For University of South Dakota students watching the second presidential debate Oct. 16, the live event was not so much an exchange of words as it was a back and forth verbal lashing between the
The second of three presidential debates to take place between President Barack Obama and Gov. Mitt Romney in Hempstead, N.Y. and was moderated by CNN political correspondent Candy Crowley, in a town hall style at Hofstra University.
Obama and Romney were questioned on foreign and domestic issues by citizens in the audience. The candidates clashed on issues such as energy, foreign policy, gender inequality, healthcare, immigration policy, taxes, unemployment and weapon laws.
Students gathered in the Muenster University Center Pit Lounge and the Al Neuharth Media Center Freedom Forum Conference Room to watch the debate and discuss their thoughts on it.
“I liked the first one better,” junior Morgan Lunz said. “I didn’t see a clear winner, but Romney made more of an impression on me.”
Some students thought Obama was the all-out winner of the debate.
“Obama is destroying Romney,” first-year Michael Ronayne said. “It’s completely different from the first debate. Romney can’t give any specifics on how he’s going to improve the economy.”
Emotions played an important factor for junior Bethany Hively.
“Obama, emotionally, has done a better job,” Hively said. “But factually, Romney has an upper hand. Romney hasn’t proved he can’t do any of the things he says he does.”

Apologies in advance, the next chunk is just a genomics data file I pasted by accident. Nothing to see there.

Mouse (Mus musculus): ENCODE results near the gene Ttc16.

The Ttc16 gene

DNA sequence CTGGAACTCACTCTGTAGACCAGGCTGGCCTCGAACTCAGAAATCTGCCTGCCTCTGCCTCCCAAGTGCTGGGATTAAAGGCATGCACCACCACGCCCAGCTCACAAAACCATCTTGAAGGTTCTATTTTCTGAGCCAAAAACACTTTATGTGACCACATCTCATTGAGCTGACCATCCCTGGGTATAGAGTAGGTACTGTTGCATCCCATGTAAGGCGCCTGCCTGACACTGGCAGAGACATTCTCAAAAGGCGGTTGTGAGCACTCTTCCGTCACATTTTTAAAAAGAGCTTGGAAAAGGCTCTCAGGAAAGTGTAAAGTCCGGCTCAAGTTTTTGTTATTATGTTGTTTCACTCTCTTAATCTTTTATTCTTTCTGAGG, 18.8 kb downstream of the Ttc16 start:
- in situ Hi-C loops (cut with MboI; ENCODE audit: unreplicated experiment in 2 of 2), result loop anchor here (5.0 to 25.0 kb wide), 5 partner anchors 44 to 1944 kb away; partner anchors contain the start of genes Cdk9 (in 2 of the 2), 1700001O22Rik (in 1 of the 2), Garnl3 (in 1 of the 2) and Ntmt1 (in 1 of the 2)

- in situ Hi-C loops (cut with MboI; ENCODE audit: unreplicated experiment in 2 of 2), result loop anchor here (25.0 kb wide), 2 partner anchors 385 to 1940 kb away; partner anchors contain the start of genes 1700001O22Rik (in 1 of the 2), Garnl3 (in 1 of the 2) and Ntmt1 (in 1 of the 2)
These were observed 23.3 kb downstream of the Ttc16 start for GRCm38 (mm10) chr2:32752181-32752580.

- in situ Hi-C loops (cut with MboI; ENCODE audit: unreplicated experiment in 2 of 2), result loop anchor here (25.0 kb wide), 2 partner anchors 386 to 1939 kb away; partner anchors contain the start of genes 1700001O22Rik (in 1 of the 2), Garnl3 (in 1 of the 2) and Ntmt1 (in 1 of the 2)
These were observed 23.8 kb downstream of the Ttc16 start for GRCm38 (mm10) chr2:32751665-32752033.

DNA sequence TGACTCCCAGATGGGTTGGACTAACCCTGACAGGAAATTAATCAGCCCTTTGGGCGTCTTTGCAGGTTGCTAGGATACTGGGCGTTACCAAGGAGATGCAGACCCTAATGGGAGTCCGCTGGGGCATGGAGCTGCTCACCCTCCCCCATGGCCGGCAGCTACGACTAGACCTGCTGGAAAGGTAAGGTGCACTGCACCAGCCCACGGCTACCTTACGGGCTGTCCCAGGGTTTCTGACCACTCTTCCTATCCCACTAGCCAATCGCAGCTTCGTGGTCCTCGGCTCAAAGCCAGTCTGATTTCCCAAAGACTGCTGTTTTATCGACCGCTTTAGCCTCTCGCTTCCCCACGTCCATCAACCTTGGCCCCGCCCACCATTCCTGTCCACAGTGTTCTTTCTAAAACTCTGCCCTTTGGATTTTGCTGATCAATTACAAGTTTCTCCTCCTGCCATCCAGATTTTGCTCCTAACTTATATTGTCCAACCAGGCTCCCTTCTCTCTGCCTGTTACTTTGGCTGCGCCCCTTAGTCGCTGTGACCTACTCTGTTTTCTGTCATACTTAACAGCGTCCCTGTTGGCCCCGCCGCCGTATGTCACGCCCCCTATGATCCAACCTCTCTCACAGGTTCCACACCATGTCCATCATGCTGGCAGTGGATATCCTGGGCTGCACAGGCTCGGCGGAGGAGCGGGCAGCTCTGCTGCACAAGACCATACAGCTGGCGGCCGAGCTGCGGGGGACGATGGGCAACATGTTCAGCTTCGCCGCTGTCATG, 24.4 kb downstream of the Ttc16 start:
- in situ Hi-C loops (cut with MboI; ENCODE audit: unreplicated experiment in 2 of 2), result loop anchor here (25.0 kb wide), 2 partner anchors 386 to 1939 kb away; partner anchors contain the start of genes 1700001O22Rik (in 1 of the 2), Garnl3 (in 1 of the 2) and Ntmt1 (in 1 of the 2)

Crawley also proved an important factor in making this debate better than the first debate moderated by Jim Lehrer, first-year Bodhi Schultz said.
“It’s a lot more confrontational than the last debate and the moderator is doing a lot better job,” Schultz said. “I think Obama’s being a lot more interactive with answering Romney’s questions than Romney is with answering Obama’s.”
Sophomore Tasha Lewis spent the evening checking each candidate’s accuracy on fact-checking website
“Obama is going to come out on top this time,” Lewis said. “I think the last debate was good for Romney, and on that night he did come out on top. But Politifacts did show that not all of his facts were all there. Factually, Obama has been more correct in both debates.”
Senior Angela Luedke thought both Romney and Obama did a good job promoting their own viewpoints.
“I would say they tied,” she said. “They’re both kind of controlling themselves. It was better than the first one. They weren’t acting like three year olds.”
Graduate student Jeremy Fajman said he also thought there wasn’t a clear winner.
“Pretty much what I’m seeing right now is Obama being more attentive to the debate and Romney getting caught on some of his past records,” he said. “If I had to make a prediction, I would say the media will say Obama came out on top — not by much, but they’re trying to keep it interesting.”
Some students came away from the debate feeling even more frustrated than when it started.
“They’re both bad at answering questions and it’s all about debunking the other,” Hively said. “I just want to hear their opinions and answers to the questions, and not what the other one is doing wrong.”
Graduate student Matthew Heiman felt there was a lack of respect from both sides.
“It was really antagonistic,” he said. “Walking into this debate, there was some general disrespect for the moderator and each other. It wasn’t very presidential, which reflects negatively on both of them. It didn’t contain a lot of deep, intellectual consideration, as much as basic political attacks.”
The third and final presidential debate will take place Oct. 22 at Lynn University in Boca Raton, Fla.